A quote on parsimony

This morning’s reading has lead me to a nice quote:

Model building is the art of selecting those aspects of a process that are relevant to the question being asked – J.H Holland*

What I like about the quote, is that it not only highlights the principle of parsimony (as the Einstein quote did), but it highlights that the question being asked is the element of the scientific problem that should be referenced to determine if an aspect of the model should be kept in or kicked out.

In a world where we might identify ourselves as a landscape ecologist, a toxicologist, or even an expert in neural networks – consider this: there are unlikely to be any discipline specific guides to parsimonious model building. And my reason for wanting to catalog the different types of questions was that this could, possibly, serve as a useful framework; where the same types of questions share the same types of guiding principles regarding how best to achieve parsimony.

Holland, JH (1995) Hidden Order. Addison-Wesley, New York, USA.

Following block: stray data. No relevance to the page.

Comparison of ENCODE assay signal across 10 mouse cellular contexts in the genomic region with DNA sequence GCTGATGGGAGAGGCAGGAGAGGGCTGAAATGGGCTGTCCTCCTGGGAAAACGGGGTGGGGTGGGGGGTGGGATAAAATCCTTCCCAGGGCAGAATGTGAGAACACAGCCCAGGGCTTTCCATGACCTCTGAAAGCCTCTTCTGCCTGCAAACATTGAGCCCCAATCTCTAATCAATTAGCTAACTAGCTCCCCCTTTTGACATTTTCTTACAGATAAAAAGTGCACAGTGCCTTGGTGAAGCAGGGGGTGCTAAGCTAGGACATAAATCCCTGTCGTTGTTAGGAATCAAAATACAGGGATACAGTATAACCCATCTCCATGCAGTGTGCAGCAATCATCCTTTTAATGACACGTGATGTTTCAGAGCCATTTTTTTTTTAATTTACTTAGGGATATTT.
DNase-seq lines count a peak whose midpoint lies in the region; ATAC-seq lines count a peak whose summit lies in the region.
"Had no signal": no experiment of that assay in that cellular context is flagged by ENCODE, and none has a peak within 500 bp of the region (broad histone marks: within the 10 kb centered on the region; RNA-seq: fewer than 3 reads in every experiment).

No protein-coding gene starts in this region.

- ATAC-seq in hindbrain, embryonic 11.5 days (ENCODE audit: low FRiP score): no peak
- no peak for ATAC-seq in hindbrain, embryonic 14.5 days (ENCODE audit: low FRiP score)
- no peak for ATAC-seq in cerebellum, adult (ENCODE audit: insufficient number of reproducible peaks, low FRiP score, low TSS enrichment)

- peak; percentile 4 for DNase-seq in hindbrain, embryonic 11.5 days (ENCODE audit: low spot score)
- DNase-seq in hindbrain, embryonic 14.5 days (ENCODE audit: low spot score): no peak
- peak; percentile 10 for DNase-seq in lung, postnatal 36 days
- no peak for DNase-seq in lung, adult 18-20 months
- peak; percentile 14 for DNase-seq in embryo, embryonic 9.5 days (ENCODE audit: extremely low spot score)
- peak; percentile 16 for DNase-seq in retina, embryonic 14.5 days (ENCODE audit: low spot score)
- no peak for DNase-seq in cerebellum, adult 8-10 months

This entry was posted in Just simple enough, Quotes by Amy Hurford. Bookmark the permalink.

About Amy Hurford

I am a theoretical biologist. I became aware of mathematical biology as an undergraduate when I conducted an internet search to learn about the topic. Now, twelve years later, I want to know, what is it that makes great models great? This blog is the chronology of my thoughts as I explore this topic.

2 thoughts on “A quote on parsimony

  1. This quote could just as easily be applied to empirical/experimental design. In this instance it is key to have suitable controls in order to focus on the aspects of the process of interest. A well specified model should have clearly identified assumptions just as a well designed experiment should.

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